Thursday, March 20, 2008
Kubrick Kick: Dr Strangelove
Yes, the Kubrick Kick series returns for a bit. I took a bit of a break from Kubrick with a whole bunch of non-Kubrickian films, but after the death of Arthur C Clarke, I was renewed in my vigor for that difficult and skilled director (Clarke, of course, being the co-writer on 2001: A Space Odyssey). Today, "a lay of the land" examines the comedy Dr Strangelove: Or How I Learned To Stop Worrying And Love The Bomb.
The 1964 film stars Peter Sellers in three roles, George C Scott and Slim Pickens. Set during the height of the Cold War, a mentally unstable general orders a nuclear strike against the Russians, and the films follows the Pentagon, the Presidents and some military people trying to stop it, as well as scenes inside the B52 as it heads towards its final destination.
It's supposed to be a comedy, I guess. I didn't really laugh a lot, though, but that might be for a few different reasons. Firstly, a lot of the jokes are so famous ("You can't fight in the war-room") that hearing them in their original context is almost surreal. Secondly, the movie is slow moving and not a lot happens - just like a Kubrick movie. What I did find funny was the little things, such as Slim Pickens reading the contents of the survival kit, or George C Scott answering a private telephone call in the middle of the war room from his sexual partner.
The character of Dr Strangelove wasn't particularly funny or interesting, but again, that may have been because I'm so familiar with the character already. I've seen it parodied and referenced so many times. Peter Sellers is a very versatile actor, I have to admit, and he certainly lives the role of Strangelove, Mandrake and the President.
What I found to be the most fascinating part of the movie, but also the most frustrating, was the sexual subtext to absolutely everything. Everybody's name and actions have some sort of a sexual reference to it, from the President's name (Merkin) to the title character's name. There's talk about stealing our essence (semen) and talk about polygamy. The insane Air Force general is chomping on a phallic cigar and Slim Pickens is riding a phallic bomb. It's all very Freudian. I say that it's frustrating because it's built into the movie, but it doesn't really say anything about it. Are we supposed to conclude that sexual frustration is what caused the Cold War? I don't know.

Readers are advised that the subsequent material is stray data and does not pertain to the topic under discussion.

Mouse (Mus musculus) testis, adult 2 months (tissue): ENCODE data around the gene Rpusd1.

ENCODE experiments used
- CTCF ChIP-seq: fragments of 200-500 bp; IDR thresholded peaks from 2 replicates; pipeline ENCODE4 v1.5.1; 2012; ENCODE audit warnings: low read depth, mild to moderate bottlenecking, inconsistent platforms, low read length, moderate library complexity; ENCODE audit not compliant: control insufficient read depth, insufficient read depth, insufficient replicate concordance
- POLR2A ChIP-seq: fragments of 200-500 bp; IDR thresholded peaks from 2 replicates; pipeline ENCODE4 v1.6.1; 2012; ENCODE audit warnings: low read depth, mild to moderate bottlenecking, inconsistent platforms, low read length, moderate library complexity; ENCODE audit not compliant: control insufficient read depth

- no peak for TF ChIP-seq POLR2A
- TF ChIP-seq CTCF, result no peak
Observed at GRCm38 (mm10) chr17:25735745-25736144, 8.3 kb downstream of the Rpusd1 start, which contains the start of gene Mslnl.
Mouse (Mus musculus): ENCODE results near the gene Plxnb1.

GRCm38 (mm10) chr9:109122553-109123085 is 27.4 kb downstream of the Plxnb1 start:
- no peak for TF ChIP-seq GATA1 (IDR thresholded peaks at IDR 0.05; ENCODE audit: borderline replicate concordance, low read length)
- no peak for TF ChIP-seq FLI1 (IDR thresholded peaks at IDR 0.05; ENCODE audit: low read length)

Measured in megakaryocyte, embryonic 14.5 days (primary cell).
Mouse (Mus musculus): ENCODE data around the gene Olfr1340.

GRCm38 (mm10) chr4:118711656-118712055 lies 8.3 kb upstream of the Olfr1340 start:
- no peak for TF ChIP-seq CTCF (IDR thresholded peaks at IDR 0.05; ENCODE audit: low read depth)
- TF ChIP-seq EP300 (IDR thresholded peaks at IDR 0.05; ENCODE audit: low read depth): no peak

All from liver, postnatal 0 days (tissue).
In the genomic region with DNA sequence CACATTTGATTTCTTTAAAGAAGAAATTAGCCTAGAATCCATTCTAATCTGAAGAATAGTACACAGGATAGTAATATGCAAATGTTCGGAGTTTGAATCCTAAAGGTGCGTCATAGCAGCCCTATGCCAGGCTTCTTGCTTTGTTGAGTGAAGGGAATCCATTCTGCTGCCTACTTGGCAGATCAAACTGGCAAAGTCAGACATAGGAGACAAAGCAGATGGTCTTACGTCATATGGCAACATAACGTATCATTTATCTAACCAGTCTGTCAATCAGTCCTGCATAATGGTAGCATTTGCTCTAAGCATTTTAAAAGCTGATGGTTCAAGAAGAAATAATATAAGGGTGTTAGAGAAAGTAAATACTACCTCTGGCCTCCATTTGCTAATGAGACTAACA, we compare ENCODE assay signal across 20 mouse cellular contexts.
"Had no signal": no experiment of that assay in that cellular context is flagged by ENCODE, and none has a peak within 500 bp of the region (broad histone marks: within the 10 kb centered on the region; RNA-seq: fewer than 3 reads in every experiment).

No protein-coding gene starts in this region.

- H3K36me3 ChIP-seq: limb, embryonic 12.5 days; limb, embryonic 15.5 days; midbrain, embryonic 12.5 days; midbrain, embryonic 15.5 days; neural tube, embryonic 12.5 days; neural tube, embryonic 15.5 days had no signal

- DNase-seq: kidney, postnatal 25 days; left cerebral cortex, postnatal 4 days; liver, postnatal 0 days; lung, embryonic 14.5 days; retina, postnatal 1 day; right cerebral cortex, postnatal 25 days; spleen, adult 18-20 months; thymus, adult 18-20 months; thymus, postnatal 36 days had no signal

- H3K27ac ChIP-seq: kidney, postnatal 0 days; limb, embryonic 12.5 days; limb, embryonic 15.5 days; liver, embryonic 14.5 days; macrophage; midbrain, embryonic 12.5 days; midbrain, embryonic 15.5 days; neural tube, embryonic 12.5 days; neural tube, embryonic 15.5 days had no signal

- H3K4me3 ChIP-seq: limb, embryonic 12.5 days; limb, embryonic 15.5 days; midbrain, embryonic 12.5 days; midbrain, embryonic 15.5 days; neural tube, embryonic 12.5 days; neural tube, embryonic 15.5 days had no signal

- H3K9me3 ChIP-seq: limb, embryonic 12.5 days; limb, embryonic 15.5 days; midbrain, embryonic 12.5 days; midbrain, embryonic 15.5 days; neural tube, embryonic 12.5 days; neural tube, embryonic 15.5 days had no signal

It's almost blasphemy to say that I didn't really like Dr Strangelove, considering it's one of the best films ever, apparently. I know. I just didn't engage with it. In my Kubrick Kick series, I've found that I learned a lot about how I react to films rather than the films themselves. Expectations and knowledge of the film have changed how I view things. Perhaps, with more viewings, I will enjoy Dr Strangelove more. There's certainly parts I liked about it (Scott's performance is terrific) and parts I disliked (pretty much all the bomb foreplay filled with technical jargon), but I can appreciate it, I guess.
Anyway, I'm not going to spend too much more time on this film. I didn't really enjoy it as much I wanted to, but I certainly didn't hate it or love it. Next in my Kubrick Kick series, I will be taking a look at the director's noir thriller The Killing from 1956, which I'm told has a very awesome ending.